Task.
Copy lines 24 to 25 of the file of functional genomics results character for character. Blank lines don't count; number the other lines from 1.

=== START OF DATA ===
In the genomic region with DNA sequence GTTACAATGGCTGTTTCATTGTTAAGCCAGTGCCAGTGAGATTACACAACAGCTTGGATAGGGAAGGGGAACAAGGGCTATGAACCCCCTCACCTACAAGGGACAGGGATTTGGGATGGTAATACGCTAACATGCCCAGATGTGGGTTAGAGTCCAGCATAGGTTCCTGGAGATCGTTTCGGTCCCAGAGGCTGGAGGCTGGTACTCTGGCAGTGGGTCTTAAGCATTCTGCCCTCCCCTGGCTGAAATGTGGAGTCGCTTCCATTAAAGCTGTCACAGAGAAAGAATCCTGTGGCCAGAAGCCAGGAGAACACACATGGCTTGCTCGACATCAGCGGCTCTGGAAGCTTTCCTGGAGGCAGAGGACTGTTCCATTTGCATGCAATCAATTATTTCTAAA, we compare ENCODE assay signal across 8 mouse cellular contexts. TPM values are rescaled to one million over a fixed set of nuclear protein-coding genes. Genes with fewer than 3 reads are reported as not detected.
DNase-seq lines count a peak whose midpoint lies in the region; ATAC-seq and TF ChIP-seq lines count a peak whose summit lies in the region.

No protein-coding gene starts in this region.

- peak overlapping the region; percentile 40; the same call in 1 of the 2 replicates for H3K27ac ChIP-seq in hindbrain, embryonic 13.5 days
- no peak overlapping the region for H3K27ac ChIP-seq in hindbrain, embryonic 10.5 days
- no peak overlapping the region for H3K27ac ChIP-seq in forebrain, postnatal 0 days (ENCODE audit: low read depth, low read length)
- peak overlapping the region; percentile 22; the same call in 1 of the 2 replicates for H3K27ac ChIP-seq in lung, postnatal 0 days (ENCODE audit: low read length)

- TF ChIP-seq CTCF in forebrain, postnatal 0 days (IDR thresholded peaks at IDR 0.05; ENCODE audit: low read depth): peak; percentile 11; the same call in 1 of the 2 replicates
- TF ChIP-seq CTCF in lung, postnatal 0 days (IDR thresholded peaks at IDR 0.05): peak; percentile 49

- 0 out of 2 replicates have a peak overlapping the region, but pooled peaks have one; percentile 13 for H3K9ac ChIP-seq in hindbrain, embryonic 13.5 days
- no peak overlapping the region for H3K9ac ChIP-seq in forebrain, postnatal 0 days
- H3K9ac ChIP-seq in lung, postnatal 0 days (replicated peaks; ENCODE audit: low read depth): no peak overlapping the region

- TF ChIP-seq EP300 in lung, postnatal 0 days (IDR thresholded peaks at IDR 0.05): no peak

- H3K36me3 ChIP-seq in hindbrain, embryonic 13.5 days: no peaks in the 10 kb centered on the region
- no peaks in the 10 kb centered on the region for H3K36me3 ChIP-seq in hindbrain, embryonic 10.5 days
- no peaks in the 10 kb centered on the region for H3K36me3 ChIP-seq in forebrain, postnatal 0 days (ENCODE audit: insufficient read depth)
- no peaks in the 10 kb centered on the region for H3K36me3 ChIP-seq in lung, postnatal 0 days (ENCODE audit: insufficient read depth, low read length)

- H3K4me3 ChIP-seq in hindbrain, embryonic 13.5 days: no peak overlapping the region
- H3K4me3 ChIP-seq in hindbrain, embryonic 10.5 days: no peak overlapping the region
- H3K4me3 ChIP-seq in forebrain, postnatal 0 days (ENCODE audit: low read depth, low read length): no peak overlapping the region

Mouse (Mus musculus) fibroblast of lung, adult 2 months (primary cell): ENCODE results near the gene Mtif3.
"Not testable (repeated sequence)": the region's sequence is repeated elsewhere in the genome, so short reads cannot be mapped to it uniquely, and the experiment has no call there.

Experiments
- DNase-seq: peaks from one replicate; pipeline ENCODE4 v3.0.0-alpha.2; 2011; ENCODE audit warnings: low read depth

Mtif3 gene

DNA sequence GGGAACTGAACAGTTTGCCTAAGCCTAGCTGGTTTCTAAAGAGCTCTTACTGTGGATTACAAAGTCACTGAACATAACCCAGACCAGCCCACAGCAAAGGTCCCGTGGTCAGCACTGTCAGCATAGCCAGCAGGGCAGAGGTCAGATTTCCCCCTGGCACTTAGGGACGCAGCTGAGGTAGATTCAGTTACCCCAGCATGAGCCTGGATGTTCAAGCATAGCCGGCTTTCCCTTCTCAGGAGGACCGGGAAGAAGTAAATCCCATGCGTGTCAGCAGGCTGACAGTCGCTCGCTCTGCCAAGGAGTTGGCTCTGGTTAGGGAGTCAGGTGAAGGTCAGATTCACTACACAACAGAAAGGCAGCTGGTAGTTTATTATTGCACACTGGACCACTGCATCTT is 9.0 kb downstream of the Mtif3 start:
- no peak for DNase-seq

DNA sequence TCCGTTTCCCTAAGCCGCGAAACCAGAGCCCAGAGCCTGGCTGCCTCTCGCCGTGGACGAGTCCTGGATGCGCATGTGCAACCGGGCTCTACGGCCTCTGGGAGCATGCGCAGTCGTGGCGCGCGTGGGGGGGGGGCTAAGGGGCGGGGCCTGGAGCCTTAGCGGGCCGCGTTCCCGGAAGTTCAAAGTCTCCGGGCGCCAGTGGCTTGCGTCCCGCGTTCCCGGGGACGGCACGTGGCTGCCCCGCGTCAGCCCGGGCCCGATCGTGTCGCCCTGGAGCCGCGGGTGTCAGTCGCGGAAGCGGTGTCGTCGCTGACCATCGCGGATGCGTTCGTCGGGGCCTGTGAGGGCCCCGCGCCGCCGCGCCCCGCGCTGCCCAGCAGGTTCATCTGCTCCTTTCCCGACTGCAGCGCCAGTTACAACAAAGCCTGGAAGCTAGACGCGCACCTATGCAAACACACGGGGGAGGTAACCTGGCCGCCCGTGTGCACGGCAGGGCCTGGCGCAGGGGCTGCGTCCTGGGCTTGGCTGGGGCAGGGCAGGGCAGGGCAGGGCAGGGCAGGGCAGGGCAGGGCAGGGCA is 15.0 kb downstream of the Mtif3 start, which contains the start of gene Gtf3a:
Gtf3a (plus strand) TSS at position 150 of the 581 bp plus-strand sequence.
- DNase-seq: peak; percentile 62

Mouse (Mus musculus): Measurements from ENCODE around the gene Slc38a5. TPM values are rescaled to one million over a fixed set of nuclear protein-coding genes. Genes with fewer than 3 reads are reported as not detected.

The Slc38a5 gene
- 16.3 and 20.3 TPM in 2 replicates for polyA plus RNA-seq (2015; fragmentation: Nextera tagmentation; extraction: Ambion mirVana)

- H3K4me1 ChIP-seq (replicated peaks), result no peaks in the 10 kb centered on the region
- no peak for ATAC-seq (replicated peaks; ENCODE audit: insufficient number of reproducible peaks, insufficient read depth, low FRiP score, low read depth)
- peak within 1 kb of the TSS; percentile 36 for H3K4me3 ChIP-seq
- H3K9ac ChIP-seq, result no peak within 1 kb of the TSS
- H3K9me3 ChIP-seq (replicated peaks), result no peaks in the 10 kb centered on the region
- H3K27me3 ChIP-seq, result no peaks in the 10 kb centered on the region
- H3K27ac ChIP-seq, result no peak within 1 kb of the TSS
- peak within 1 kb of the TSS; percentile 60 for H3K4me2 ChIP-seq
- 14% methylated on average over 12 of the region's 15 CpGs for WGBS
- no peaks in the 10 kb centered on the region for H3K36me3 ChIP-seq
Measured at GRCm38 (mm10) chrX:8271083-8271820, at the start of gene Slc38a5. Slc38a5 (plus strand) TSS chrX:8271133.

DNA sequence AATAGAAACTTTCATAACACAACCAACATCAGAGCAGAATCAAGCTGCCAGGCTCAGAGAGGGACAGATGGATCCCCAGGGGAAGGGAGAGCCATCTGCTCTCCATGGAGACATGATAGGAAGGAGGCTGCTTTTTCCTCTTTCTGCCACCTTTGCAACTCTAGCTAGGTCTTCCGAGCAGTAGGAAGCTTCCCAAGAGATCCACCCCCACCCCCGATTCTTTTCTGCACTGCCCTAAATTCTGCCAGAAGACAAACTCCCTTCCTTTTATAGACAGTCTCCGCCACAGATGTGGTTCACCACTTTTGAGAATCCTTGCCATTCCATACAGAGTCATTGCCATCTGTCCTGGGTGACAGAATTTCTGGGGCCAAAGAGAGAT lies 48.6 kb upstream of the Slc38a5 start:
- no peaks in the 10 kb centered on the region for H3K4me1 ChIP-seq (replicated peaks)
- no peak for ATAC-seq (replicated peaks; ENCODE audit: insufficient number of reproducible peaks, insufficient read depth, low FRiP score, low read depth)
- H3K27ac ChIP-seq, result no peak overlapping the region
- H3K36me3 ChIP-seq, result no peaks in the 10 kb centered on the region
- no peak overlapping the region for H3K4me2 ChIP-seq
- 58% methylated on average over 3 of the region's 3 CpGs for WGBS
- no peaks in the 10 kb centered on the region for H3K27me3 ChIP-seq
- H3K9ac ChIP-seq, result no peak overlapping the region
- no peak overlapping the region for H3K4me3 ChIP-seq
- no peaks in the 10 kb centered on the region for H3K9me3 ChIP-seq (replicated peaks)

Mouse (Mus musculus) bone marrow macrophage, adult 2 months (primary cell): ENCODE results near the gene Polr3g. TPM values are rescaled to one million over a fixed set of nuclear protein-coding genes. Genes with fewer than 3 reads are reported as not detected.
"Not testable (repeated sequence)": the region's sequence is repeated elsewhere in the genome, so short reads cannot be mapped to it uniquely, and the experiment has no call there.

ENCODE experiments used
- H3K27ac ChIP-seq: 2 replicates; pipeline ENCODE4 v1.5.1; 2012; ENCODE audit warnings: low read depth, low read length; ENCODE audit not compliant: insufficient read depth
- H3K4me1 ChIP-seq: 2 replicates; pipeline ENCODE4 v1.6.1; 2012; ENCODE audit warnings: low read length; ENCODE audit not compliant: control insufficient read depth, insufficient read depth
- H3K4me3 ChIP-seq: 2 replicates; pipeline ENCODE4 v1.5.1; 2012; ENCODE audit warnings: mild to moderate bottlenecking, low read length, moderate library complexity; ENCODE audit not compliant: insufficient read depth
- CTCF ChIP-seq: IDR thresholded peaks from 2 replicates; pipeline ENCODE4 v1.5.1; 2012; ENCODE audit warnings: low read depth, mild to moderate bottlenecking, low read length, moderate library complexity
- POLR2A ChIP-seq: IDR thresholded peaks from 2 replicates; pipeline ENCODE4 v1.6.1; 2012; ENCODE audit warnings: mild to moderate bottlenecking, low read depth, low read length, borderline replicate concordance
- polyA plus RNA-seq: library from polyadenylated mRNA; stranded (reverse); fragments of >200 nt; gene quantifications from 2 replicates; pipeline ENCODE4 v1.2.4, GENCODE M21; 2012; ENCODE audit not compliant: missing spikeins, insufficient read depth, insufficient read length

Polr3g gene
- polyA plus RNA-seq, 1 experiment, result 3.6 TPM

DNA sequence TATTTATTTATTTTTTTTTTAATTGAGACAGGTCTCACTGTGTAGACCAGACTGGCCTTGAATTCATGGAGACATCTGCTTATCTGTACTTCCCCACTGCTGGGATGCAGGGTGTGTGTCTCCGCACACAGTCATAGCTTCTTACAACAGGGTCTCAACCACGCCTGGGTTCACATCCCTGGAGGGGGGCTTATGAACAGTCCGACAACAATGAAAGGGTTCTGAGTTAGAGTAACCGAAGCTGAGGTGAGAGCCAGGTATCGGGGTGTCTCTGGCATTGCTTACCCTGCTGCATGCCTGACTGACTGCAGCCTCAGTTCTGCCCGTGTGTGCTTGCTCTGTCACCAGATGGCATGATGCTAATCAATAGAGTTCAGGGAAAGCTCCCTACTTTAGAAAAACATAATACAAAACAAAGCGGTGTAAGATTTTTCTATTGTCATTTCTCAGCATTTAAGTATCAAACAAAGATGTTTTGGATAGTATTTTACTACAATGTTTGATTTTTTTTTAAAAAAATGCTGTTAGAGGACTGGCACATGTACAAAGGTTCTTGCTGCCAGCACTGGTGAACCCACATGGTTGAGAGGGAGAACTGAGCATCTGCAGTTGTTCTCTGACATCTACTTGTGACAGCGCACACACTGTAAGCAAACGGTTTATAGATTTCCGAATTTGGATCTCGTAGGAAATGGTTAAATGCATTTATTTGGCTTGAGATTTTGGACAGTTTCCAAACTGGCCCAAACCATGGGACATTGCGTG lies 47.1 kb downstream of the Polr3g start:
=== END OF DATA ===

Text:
- DNase-seq: peaks from one replicate; pipeline ENCODE4 v3.0.0-alpha.2; 2011; ENCODE audit warnings: low read depth

Mtif3 gene